One preferred x-ray source for x-rays lithography is an electron bombarded copper target whose characteristic L X-rays at 0.93 keV energy (13.3 Angstroms wavelength) are suitable for high resolution resist exposure. As is noted above, copper K characteristic x-rays with an energy of 8.05 keV (1.5 Angstroms wavelength) are suitable for the hard x-ray transmission alignment process, and the x-ray spectrum for such a copper target x-ray source is qualitatively plotted in FIG. 5b. Thus, the embodiment of FIG. 4 using a copper target 66 x-ray source is uniquely suited for the simultaneous generation of hard (1.5 Angstrom wavelength) x-rays for mask alignment purposes and the soft (13.3 Angstroms wavelength) x-rays for the subsequent exposure of resist.
Referring now to FIG. 6, there are shown two methods of back fluorescent detection which represent alternative embodiments of our invention. This detection system was constructed to overcome the x-ray attenuation limitations imposed on previous systems by thick semiconductor wafers. In FIG. 6a the alignment marks are complementary in nature as in FIG. 1. In this case, however, the incident x-rays 81 which pass through the opening in mark 19 are allowed to strike the wafer (or its coating) 82 only when mark 83 is misaligned. The wafer or coating 82 fluoresces when struck by x-rays; that is, it produces x-rays 84 characteristic of the material 82. These x-rays 84 are transmitted back through the thin mask 20 with little attentuation and are detected by detector 85. A null in the detected signal indicates alignment because fewer of the incident x-rays 81 strike the wafer or its coating 82 because of absorption in the wafer mark 83.
In FIG. 6b another embodiment of our invention is shown in which alignment marks 19' and 86 are identical in shape. When wafer mark 86 is not covered by mask mark 19', x-rays 81 strike the mark 86 and it fluoresces, emitting x-rays 87 which are characteristic of the material 86. The x-rays 87 are transmitted back through thin mask 20' to the detector 88. In this variation the wafer material or coating 82 is not significant so long as unwanted fluorescence is not produced.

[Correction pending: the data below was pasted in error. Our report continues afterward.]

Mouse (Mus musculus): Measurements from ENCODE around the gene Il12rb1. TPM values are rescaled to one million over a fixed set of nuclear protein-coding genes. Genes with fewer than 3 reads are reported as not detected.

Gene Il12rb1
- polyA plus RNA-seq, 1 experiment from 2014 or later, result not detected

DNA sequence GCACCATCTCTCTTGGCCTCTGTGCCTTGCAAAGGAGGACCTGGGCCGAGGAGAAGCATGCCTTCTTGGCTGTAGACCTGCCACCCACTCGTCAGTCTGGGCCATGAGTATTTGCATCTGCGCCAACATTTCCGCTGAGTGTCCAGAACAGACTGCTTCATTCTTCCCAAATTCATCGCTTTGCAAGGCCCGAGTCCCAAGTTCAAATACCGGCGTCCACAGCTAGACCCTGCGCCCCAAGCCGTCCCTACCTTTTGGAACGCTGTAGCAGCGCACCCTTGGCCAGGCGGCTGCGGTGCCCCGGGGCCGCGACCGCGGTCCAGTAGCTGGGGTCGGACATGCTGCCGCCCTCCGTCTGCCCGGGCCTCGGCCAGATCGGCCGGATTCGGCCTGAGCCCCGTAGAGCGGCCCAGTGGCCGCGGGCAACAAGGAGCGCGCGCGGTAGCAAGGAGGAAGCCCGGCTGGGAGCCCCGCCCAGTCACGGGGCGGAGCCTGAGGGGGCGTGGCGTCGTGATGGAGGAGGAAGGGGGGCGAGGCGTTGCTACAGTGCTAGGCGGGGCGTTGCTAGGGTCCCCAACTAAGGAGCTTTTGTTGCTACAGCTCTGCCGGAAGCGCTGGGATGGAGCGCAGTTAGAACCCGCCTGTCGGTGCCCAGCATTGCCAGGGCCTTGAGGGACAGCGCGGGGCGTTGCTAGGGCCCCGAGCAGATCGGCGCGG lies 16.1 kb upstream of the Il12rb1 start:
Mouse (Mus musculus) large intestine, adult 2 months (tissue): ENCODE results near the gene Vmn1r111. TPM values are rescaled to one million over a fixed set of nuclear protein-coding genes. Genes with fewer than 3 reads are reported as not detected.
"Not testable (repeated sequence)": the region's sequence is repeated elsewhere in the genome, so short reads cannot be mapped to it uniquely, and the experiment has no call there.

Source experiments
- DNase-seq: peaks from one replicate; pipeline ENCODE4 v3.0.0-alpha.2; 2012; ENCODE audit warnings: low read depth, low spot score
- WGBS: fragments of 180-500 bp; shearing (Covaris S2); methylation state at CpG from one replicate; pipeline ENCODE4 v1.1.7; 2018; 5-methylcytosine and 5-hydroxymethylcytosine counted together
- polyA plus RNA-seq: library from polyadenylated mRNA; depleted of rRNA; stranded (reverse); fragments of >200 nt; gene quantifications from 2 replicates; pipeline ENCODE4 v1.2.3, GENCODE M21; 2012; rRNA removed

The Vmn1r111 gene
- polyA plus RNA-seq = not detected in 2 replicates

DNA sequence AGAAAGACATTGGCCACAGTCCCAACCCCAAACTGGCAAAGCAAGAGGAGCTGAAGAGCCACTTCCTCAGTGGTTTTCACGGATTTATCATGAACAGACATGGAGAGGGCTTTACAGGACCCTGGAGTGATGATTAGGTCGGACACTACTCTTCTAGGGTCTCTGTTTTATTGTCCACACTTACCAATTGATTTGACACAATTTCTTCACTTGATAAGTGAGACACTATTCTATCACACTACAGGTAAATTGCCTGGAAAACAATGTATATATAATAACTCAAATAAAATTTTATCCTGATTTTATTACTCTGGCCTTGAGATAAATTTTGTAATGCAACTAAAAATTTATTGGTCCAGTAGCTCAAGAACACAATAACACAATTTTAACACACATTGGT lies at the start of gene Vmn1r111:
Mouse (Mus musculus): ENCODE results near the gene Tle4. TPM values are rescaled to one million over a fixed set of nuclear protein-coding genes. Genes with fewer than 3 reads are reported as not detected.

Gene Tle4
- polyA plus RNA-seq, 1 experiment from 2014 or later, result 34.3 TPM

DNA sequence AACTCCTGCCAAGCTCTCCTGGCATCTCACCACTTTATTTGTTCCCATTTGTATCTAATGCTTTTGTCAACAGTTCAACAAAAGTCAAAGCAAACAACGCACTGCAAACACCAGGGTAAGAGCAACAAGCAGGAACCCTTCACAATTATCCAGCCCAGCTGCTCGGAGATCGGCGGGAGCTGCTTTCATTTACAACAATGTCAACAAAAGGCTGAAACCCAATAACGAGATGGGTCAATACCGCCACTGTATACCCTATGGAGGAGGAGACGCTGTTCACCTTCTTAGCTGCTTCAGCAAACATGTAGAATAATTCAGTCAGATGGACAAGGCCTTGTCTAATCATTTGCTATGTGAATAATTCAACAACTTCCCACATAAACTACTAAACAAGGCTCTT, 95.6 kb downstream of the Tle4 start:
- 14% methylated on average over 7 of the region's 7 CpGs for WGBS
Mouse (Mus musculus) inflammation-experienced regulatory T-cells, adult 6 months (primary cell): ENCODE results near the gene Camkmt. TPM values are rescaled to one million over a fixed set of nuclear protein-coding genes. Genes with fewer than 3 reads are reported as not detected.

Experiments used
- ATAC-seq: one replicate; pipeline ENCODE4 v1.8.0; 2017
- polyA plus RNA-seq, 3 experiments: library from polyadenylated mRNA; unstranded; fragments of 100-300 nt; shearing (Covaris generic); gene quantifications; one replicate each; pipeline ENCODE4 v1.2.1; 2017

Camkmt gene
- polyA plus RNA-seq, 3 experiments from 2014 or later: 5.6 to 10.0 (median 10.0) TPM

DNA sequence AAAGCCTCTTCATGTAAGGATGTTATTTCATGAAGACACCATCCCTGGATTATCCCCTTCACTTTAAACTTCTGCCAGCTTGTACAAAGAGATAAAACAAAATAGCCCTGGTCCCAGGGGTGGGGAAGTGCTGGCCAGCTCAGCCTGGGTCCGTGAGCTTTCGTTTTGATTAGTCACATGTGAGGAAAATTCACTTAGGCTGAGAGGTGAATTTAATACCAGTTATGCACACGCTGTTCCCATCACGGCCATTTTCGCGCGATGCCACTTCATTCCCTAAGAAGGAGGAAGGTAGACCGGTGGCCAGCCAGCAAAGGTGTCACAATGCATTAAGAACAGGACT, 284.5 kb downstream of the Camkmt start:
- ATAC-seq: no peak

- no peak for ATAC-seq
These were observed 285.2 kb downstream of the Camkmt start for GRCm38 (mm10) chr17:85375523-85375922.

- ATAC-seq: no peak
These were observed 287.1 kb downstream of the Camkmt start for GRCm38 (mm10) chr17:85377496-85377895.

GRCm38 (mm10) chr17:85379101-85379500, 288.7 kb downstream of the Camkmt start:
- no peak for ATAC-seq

The system of FIG. 7 is a specific embodiment of FIG. 6a. It includes a copper target 90 which is positioned at the lower portion of a vacuum chamber 92 having windows 94 therein through which x-rays 96 may pass from the copper target to a pair of fluorescers 98 and 100. As in the previously described FIG. 4, the copper target 90 is bombarded by electrons 103 from an electron gun 104 which is mounted as shown above the copper target 90. In one example of practicing the invention, the hard x-rays 96 projected at the angle shown from the copper target 90 are Cu K.sub.α x-rays at 8.050 electron volts energy, and they are projected onto the two fluorescers 98 and 100 which may be, for example, a compound of PN3 fluorescer material. Such material is suitable for projecting PK.sub.α x-rays at 2,014 electron volts energy through the mask membrane 20, through the openings 18 in the gold mask 19 and onto the wafer or wafer coating 105 adjacent to the absorber mark 106.
The above-produced phosphorous x-rays 101 are very efficient for exciting silicon K x-rays 108 at 1740 eV energy (7.13 Angstroms wavelength) from a substrate 105 containing silicon, such as a silicon wafer, or a semiconductor wafer (substrate) which has been coated with silicon monoxide, silicon dioxide or a polycrystalline silicon film. For this embodiment, the absorbing marks 19 and 106 are preferably a heavy metal, such as gold or tantalum, and have the complementary configuration of FIG. 6a. These materials effectively attenuate the 2014 eV incident x-rays 101 and no fluorescent excitation occurs in them. The aperture mask 78 limits the incident x-rays to the mark areas.
The mask support member 20 may be any low atomic number material except silicon, for example, a hydrocarbon plastic film or beryllium. The fluorescent x-rays excited in these materials are of sufficiently low energy that the detectors 110 and 112 will not respond to them.
The silicon K x-rays are detected by two x-ray detectors 110 and 112 respectively as shown. These detectors 110 and 112 receive minimum x-ray quanta from the fluorescer material on the wafer 105 when the mark 106 is in complete alignment with the corresponding opening 18 in the gold mask 19. Such complete alignment enables the mark 106 to completely absorb the phosphorous x-rays from the fluorescers 98 and 100 and produce a null condition at the two x-ray detectors 110 and 112.